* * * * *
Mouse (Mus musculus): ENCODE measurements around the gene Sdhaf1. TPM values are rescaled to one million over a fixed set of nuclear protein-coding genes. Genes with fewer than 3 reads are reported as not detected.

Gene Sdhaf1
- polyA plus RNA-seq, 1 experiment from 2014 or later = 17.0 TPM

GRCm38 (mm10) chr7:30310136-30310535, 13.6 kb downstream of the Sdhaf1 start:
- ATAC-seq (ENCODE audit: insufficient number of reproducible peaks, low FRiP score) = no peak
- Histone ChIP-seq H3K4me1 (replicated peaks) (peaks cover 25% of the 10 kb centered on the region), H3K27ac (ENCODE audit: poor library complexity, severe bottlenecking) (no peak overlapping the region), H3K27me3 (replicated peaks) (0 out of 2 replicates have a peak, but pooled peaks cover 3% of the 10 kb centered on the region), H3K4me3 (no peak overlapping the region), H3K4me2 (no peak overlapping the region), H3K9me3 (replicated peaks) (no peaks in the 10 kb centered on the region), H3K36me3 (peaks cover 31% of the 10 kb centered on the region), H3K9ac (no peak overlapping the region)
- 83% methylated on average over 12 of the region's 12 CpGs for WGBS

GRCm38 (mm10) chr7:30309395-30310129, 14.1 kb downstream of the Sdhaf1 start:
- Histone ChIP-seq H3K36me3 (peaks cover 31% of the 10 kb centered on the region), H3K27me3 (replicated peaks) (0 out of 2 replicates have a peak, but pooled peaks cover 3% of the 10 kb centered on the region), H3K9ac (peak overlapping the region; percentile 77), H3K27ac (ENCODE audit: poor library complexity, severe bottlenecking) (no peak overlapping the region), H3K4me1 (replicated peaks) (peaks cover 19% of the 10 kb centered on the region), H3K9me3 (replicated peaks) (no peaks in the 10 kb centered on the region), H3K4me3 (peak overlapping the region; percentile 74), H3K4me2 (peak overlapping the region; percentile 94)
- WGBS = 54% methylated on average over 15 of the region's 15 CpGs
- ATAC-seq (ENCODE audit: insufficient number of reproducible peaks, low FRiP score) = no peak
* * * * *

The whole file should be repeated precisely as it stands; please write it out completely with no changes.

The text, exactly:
Mouse (Mus musculus): ENCODE measurements around the gene Sdhaf1. TPM values are rescaled to one million over a fixed set of nuclear protein-coding genes. Genes with fewer than 3 reads are reported as not detected.

Gene Sdhaf1
- polyA plus RNA-seq, 1 experiment from 2014 or later = 17.0 TPM

GRCm38 (mm10) chr7:30310136-30310535, 13.6 kb downstream of the Sdhaf1 start:
- ATAC-seq (ENCODE audit: insufficient number of reproducible peaks, low FRiP score) = no peak
- Histone ChIP-seq H3K4me1 (replicated peaks) (peaks cover 25% of the 10 kb centered on the region), H3K27ac (ENCODE audit: poor library complexity, severe bottlenecking) (no peak overlapping the region), H3K27me3 (replicated peaks) (0 out of 2 replicates have a peak, but pooled peaks cover 3% of the 10 kb centered on the region), H3K4me3 (no peak overlapping the region), H3K4me2 (no peak overlapping the region), H3K9me3 (replicated peaks) (no peaks in the 10 kb centered on the region), H3K36me3 (peaks cover 31% of the 10 kb centered on the region), H3K9ac (no peak overlapping the region)
- 83% methylated on average over 12 of the region's 12 CpGs for WGBS

GRCm38 (mm10) chr7:30309395-30310129, 14.1 kb downstream of the Sdhaf1 start:
- Histone ChIP-seq H3K36me3 (peaks cover 31% of the 10 kb centered on the region), H3K27me3 (replicated peaks) (0 out of 2 replicates have a peak, but pooled peaks cover 3% of the 10 kb centered on the region), H3K9ac (peak overlapping the region; percentile 77), H3K27ac (ENCODE audit: poor library complexity, severe bottlenecking) (no peak overlapping the region), H3K4me1 (replicated peaks) (peaks cover 19% of the 10 kb centered on the region), H3K9me3 (replicated peaks) (no peaks in the 10 kb centered on the region), H3K4me3 (peak overlapping the region; percentile 74), H3K4me2 (peak overlapping the region; percentile 94)
- WGBS = 54% methylated on average over 15 of the region's 15 CpGs
- ATAC-seq (ENCODE audit: insufficient number of reproducible peaks, low FRiP score) = no peak